And old word that should be brought back into common usage: Stultiloquy. It means foolish babbling as in “The politician gave an excellent stultiloquy. “Stultiloquence” might also be useful. Both words are from the Latin “stultiloquus”, speaking foolishly, which is derived from “stultus”, foolish, plus “loquus”, that speaks. This pithy is word is gleaned from World Wide Words.
In case you have not heard, M.H. Abrams is retiring from his post as editor of the Norton Anthology of English Literature, the cornerstone of college English Lit survey classes. Taking over is Stephen Greenblatt who has been deputy editor since the 90s. I still have my edition from college. It’s a fat and impressive book to have on the shelf. Plus, it comes in handy for reference.
I spent some time with Clarissa last night. She’s gone from trying not to marry Mr. Solmes to trying not to marry Mr. Lovelace. Between Clarissa’s friend Anna Howe encouraging her to marry Lovelace as soon as possible and Lovelace proposing to Clarissa as frequently as propriety permits, Clarissa is doomed. I wouldn’t think she could hold out for long, but she’s already proven to be a stubborn girl and there’s no telling how many pages of her letters of woe I’ll have to get through before she gives in.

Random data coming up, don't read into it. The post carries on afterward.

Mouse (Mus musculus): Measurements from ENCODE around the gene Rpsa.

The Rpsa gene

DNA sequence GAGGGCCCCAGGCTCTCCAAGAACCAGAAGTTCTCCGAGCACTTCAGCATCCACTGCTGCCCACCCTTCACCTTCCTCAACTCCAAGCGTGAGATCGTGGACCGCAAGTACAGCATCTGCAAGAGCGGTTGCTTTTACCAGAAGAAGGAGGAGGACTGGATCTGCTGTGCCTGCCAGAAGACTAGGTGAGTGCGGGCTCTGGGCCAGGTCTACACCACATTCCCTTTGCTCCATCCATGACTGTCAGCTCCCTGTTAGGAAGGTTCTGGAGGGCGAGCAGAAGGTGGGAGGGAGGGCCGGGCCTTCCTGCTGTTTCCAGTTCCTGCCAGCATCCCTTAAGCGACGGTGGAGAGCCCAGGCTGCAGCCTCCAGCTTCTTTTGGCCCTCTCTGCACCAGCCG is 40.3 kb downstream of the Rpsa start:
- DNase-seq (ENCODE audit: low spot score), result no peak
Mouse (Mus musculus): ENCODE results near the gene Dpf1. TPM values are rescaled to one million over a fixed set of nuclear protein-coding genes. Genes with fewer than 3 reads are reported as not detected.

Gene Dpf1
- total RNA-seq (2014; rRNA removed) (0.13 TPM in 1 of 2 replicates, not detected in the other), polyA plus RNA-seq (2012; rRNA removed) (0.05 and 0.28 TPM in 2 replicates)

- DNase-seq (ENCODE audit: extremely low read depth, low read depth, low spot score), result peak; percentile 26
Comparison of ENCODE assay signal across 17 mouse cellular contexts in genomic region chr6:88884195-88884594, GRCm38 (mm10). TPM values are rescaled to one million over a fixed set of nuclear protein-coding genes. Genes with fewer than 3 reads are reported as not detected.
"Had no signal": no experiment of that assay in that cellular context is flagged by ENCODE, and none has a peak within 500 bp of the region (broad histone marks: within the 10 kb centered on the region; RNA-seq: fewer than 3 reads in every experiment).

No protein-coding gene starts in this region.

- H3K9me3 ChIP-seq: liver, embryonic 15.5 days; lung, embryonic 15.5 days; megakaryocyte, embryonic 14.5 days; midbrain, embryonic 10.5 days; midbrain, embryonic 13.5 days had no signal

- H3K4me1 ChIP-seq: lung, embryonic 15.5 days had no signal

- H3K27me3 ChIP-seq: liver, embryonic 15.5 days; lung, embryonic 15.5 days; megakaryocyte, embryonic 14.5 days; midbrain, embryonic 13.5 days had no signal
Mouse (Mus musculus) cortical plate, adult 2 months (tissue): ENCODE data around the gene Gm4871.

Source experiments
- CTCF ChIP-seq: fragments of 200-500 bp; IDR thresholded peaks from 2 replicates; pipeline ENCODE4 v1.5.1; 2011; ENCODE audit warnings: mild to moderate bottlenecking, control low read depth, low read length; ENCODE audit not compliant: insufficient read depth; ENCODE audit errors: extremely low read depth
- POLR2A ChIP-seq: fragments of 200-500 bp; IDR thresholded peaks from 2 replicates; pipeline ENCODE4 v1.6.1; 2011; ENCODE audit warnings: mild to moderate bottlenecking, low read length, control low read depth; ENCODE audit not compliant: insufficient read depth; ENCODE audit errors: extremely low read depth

I also spent some time with Brian Greene. For the most part I’ve gotten over my fear of the earth’s oxygen having a quantum moment and reappearing on the dark side of the moon. We’ve moved on to something even weirder. That is the universe is nonlocal. What that means is that particles have pairs and what you do to one particle over here also affects its partner particle over there, even if the particles are miles and miles apart, even if the particles are a universe apart. Imagine the implications. Go ahead. Go imagine. And have a nice Sunday while you’re at it.